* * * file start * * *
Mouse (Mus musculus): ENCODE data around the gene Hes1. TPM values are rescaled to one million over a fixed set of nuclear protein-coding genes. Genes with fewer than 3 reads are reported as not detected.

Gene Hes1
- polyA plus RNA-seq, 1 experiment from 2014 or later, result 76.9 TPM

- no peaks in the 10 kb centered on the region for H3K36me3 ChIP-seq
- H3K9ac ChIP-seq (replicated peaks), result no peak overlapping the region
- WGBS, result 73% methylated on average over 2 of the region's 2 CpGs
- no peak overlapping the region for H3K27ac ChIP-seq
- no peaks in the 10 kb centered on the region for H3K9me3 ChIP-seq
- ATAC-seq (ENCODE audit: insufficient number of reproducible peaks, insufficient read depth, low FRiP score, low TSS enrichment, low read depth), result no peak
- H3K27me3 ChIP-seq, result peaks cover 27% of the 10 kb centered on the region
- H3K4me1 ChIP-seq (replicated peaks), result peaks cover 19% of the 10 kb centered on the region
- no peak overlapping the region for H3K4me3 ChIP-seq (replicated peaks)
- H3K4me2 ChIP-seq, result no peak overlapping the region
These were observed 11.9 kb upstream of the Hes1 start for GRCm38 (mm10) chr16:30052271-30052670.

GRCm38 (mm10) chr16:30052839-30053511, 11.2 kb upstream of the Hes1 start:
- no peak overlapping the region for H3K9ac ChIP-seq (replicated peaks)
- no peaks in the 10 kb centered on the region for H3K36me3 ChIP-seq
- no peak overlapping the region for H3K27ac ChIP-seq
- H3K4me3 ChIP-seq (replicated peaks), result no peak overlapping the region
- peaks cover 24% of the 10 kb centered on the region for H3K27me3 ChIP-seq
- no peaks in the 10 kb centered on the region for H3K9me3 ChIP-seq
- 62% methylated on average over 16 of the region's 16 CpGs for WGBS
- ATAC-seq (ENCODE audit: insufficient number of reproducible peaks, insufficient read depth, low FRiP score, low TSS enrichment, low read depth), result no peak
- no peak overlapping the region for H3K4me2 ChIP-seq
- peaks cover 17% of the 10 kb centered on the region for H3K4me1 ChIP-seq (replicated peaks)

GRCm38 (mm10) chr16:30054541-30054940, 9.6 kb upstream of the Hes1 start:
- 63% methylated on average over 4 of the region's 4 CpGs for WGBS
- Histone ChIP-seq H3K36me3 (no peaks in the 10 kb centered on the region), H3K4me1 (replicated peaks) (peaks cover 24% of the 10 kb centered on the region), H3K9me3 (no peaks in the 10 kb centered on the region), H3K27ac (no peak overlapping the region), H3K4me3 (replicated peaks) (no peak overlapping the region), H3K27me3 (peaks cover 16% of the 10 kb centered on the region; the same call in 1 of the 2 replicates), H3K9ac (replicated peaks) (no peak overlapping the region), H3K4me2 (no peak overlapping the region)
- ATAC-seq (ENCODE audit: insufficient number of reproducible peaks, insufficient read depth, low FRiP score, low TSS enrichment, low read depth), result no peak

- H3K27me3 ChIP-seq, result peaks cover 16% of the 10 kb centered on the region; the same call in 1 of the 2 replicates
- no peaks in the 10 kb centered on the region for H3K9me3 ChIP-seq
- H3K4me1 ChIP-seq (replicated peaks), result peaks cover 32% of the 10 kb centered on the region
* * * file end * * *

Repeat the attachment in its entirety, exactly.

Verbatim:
Mouse (Mus musculus): ENCODE data around the gene Hes1. TPM values are rescaled to one million over a fixed set of nuclear protein-coding genes. Genes with fewer than 3 reads are reported as not detected.

Gene Hes1
- polyA plus RNA-seq, 1 experiment from 2014 or later, result 76.9 TPM

- no peaks in the 10 kb centered on the region for H3K36me3 ChIP-seq
- H3K9ac ChIP-seq (replicated peaks), result no peak overlapping the region
- WGBS, result 73% methylated on average over 2 of the region's 2 CpGs
- no peak overlapping the region for H3K27ac ChIP-seq
- no peaks in the 10 kb centered on the region for H3K9me3 ChIP-seq
- ATAC-seq (ENCODE audit: insufficient number of reproducible peaks, insufficient read depth, low FRiP score, low TSS enrichment, low read depth), result no peak
- H3K27me3 ChIP-seq, result peaks cover 27% of the 10 kb centered on the region
- H3K4me1 ChIP-seq (replicated peaks), result peaks cover 19% of the 10 kb centered on the region
- no peak overlapping the region for H3K4me3 ChIP-seq (replicated peaks)
- H3K4me2 ChIP-seq, result no peak overlapping the region
These were observed 11.9 kb upstream of the Hes1 start for GRCm38 (mm10) chr16:30052271-30052670.

GRCm38 (mm10) chr16:30052839-30053511, 11.2 kb upstream of the Hes1 start:
- no peak overlapping the region for H3K9ac ChIP-seq (replicated peaks)
- no peaks in the 10 kb centered on the region for H3K36me3 ChIP-seq
- no peak overlapping the region for H3K27ac ChIP-seq
- H3K4me3 ChIP-seq (replicated peaks), result no peak overlapping the region
- peaks cover 24% of the 10 kb centered on the region for H3K27me3 ChIP-seq
- no peaks in the 10 kb centered on the region for H3K9me3 ChIP-seq
- 62% methylated on average over 16 of the region's 16 CpGs for WGBS
- ATAC-seq (ENCODE audit: insufficient number of reproducible peaks, insufficient read depth, low FRiP score, low TSS enrichment, low read depth), result no peak
- no peak overlapping the region for H3K4me2 ChIP-seq
- peaks cover 17% of the 10 kb centered on the region for H3K4me1 ChIP-seq (replicated peaks)

GRCm38 (mm10) chr16:30054541-30054940, 9.6 kb upstream of the Hes1 start:
- 63% methylated on average over 4 of the region's 4 CpGs for WGBS
- Histone ChIP-seq H3K36me3 (no peaks in the 10 kb centered on the region), H3K4me1 (replicated peaks) (peaks cover 24% of the 10 kb centered on the region), H3K9me3 (no peaks in the 10 kb centered on the region), H3K27ac (no peak overlapping the region), H3K4me3 (replicated peaks) (no peak overlapping the region), H3K27me3 (peaks cover 16% of the 10 kb centered on the region; the same call in 1 of the 2 replicates), H3K9ac (replicated peaks) (no peak overlapping the region), H3K4me2 (no peak overlapping the region)
- ATAC-seq (ENCODE audit: insufficient number of reproducible peaks, insufficient read depth, low FRiP score, low TSS enrichment, low read depth), result no peak

- H3K27me3 ChIP-seq, result peaks cover 16% of the 10 kb centered on the region; the same call in 1 of the 2 replicates
- no peaks in the 10 kb centered on the region for H3K9me3 ChIP-seq
- H3K4me1 ChIP-seq (replicated peaks), result peaks cover 32% of the 10 kb centered on the region